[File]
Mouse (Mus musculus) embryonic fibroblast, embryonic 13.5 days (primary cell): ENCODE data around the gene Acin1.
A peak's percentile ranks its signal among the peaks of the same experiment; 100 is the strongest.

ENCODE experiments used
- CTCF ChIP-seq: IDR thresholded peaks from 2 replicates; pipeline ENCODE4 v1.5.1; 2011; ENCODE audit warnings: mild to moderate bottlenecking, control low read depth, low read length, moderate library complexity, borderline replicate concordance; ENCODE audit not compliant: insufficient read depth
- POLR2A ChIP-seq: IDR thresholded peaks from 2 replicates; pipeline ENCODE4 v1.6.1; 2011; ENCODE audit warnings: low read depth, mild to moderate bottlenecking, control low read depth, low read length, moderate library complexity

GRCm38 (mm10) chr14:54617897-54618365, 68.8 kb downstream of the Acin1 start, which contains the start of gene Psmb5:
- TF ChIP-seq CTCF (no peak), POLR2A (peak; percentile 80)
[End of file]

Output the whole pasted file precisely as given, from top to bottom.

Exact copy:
Mouse (Mus musculus) embryonic fibroblast, embryonic 13.5 days (primary cell): ENCODE data around the gene Acin1.
A peak's percentile ranks its signal among the peaks of the same experiment; 100 is the strongest.

ENCODE experiments used
- CTCF ChIP-seq: IDR thresholded peaks from 2 replicates; pipeline ENCODE4 v1.5.1; 2011; ENCODE audit warnings: mild to moderate bottlenecking, control low read depth, low read length, moderate library complexity, borderline replicate concordance; ENCODE audit not compliant: insufficient read depth
- POLR2A ChIP-seq: IDR thresholded peaks from 2 replicates; pipeline ENCODE4 v1.6.1; 2011; ENCODE audit warnings: low read depth, mild to moderate bottlenecking, control low read depth, low read length, moderate library complexity

GRCm38 (mm10) chr14:54617897-54618365, 68.8 kb downstream of the Acin1 start, which contains the start of gene Psmb5:
- TF ChIP-seq CTCF (no peak), POLR2A (peak; percentile 80)